Paula Brooks touts the region's economic growth as an advantage in her race for re-election to the Franklin County Board of Commissioners.
Brooks, a two-term Democratic incumbent, will face Republican James Pfaff in the Nov. 6 general election.
She says Franklin County is one of the few successes in Ohio.
Population has increased 22 percent from 2000-2010 and Franklin County is the only Ohio county with a AAA bond rating from Moody's and Standard & Poor's, two powerhouse credit-rating agencies, which allows the county to borrow money at a lower rate.
"We're doing something right," Brooks said.
Pfaff, 53, of Grove City, is a former U.S. Air Force colonel. Repeated attempts to reach him to participate in an interview with ThisWeek were unsuccessful.
Brooks of Upper Arlington graduated from Youngstown State University and received a law degree from Capital University.
Her public service work includes being a former investigator for the Ohio Attorney General's Office and assistant director of the Ohio Department of Administrative Services.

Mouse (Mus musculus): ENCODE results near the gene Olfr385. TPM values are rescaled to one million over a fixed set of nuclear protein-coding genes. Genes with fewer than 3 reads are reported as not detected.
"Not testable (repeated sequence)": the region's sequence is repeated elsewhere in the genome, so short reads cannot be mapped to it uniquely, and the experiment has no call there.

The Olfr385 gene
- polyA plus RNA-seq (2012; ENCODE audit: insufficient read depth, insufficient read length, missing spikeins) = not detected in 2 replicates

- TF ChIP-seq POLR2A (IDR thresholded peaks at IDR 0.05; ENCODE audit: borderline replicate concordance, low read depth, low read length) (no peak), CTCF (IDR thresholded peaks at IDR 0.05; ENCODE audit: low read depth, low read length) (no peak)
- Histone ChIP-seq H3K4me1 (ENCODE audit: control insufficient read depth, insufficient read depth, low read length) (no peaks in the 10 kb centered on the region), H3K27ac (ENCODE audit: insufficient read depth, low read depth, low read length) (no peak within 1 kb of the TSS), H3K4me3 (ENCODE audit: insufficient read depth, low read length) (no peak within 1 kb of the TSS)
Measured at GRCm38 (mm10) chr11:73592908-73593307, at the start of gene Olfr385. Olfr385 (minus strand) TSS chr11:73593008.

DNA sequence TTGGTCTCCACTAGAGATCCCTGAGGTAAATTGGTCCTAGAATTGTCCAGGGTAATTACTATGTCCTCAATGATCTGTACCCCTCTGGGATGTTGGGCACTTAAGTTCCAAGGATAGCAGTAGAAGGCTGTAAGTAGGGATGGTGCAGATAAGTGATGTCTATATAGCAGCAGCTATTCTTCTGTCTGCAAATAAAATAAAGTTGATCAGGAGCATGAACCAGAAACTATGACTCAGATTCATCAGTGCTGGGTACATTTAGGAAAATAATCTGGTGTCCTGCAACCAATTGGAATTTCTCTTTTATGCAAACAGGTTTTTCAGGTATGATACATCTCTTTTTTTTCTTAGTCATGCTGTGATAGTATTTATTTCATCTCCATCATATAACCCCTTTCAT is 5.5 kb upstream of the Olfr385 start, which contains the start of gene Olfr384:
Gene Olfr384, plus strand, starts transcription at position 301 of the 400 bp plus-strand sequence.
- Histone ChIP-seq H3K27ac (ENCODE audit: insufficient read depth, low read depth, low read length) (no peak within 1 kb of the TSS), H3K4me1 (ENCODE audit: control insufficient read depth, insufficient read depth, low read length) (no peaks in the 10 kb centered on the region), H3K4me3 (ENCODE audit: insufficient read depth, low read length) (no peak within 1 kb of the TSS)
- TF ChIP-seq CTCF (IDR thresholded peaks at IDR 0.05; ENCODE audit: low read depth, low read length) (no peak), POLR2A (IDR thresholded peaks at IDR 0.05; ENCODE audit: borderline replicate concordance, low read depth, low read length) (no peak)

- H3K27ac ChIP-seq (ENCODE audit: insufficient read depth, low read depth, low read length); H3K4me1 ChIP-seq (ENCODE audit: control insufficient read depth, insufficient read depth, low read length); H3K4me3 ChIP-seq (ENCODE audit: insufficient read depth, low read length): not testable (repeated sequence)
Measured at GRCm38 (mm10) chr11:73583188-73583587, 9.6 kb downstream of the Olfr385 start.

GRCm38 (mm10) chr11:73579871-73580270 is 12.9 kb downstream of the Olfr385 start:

Brooks, 59, also served on Upper Arlington City Council.
Critics of the county commissioners have leveled the charge of "corporate welfare," government bailouts of corporations.
One example is the county's decision to set aside $8 million to guarantee the financing of the new Hilton hotel in downtown Columbus.
However, that money will not be used if the hotel is successful. Similarly, the city of Columbus is contributing money from parking meters.
Brooks called it a "calculated assessment," with county officials hoping the new hotel will help attract larger conventions to the city, thereby bringing in more revenue.
Commissioners also approved giving 25 percent of the state casino money it receives to purchase Nationwide Arena and pay for capital improvements over the next 28 to 30 years.
The arena's owners were struggling financially, county officials said.
Columbus matched the county's pledge. Some have questioned why a private investment needs taxpayer money and suggested putting the issue on the ballot.
"We had to make a decision," Brooks said. "You can avoid responsibility and sometimes that's OK, but I had to take responsibility for this."